Earlier in the day, Allen had sought out her own senator, Missouri Republican Roy Blunt, who chairs a subcommittee responsible for funding health care. She and others from Save My Care spoke with an aide in Blunt’s office, who took a package of letters from others in the state who opposed the repeal of Obamacare.

Allen asked the aide whether Blunt has insurance through his employer, Congress. The aide didn’t answer.

“Lead by example. Lead by example,” the others chanted.

Pastor Carl White, 67, a heart transplant candidate from Chicago, rolled his wheelchair to the front of the group to say a prayer.

“We pray, Father God, that you will touch the hearts of these senators, congressmen, anyone involved who makes these decisions,” White said, as those around him bowed their heads.

“Amen,” the group murmured. And they filed out.

Blunt, who was not in his office at the time, said he was glad to have people peacefully protest.

“That’s absolutely their right,” he said.

He said he wasn’t aware of any arrests.

“Well, that really is up to the law enforcement officials to decide, not up to us to decide,” he said.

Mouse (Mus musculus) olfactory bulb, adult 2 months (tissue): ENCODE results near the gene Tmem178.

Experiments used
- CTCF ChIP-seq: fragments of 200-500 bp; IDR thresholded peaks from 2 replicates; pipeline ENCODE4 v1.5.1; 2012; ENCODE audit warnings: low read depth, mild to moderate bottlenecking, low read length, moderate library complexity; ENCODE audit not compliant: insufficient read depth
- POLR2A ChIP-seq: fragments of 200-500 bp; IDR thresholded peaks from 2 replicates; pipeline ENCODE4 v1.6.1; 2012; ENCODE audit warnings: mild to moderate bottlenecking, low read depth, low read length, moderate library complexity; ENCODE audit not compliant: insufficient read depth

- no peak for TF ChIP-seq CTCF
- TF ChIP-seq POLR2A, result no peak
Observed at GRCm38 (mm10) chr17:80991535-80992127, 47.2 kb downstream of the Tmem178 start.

Blunt’s office confirmed that he and his son get insurance through the Affordable Care Act, as do all his staffers. The government, as their employer, offers to offset the cost of their premiums. The senator contributes the amount of the federal contribution to charity.

Allen had traveled from Missouri to Washington once before to stress the importance of the Affordable Care Act to Blunt and Missouri Democratic Sen. Claire McCaskill. That was a few months ago, before the election. She met with staff members in the senators’ offices and told them her concerns.

Now, though, things are different, Allen said.

“Oh, yes, oh, yes, oh, yes. The cause is much greater now,” Allen said.